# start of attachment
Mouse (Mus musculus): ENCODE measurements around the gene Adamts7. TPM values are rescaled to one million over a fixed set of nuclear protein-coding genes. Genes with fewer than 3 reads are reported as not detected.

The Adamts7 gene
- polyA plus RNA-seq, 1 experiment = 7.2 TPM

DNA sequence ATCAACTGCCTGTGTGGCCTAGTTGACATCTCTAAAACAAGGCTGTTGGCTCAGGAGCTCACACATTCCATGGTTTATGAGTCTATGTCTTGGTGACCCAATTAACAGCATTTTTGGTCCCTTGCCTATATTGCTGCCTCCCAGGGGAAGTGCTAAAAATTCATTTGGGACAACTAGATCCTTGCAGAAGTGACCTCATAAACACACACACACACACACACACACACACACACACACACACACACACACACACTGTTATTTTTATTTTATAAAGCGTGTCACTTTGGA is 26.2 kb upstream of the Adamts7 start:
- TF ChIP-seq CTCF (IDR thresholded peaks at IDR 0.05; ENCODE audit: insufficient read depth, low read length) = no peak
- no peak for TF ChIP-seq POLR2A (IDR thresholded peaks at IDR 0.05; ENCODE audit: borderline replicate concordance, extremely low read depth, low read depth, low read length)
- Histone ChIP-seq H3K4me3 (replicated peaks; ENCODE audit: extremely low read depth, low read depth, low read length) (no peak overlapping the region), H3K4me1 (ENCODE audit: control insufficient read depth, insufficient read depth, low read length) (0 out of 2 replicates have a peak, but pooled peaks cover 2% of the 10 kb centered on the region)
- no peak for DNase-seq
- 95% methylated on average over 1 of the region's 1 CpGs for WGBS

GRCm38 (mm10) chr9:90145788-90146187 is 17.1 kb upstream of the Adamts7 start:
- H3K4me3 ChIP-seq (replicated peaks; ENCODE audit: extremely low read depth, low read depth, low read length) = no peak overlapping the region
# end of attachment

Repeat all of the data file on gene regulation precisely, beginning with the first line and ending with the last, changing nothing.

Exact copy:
Mouse (Mus musculus): ENCODE measurements around the gene Adamts7. TPM values are rescaled to one million over a fixed set of nuclear protein-coding genes. Genes with fewer than 3 reads are reported as not detected.

The Adamts7 gene
- polyA plus RNA-seq, 1 experiment = 7.2 TPM

DNA sequence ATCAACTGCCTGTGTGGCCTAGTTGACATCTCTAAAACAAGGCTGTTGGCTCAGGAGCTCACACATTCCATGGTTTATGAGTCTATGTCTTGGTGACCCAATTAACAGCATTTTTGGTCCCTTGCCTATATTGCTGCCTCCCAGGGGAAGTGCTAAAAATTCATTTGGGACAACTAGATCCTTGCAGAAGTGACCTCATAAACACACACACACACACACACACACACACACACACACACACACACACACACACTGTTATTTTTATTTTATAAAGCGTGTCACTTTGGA is 26.2 kb upstream of the Adamts7 start:
- TF ChIP-seq CTCF (IDR thresholded peaks at IDR 0.05; ENCODE audit: insufficient read depth, low read length) = no peak
- no peak for TF ChIP-seq POLR2A (IDR thresholded peaks at IDR 0.05; ENCODE audit: borderline replicate concordance, extremely low read depth, low read depth, low read length)
- Histone ChIP-seq H3K4me3 (replicated peaks; ENCODE audit: extremely low read depth, low read depth, low read length) (no peak overlapping the region), H3K4me1 (ENCODE audit: control insufficient read depth, insufficient read depth, low read length) (0 out of 2 replicates have a peak, but pooled peaks cover 2% of the 10 kb centered on the region)
- no peak for DNase-seq
- 95% methylated on average over 1 of the region's 1 CpGs for WGBS

GRCm38 (mm10) chr9:90145788-90146187 is 17.1 kb upstream of the Adamts7 start:
- H3K4me3 ChIP-seq (replicated peaks; ENCODE audit: extremely low read depth, low read depth, low read length) = no peak overlapping the region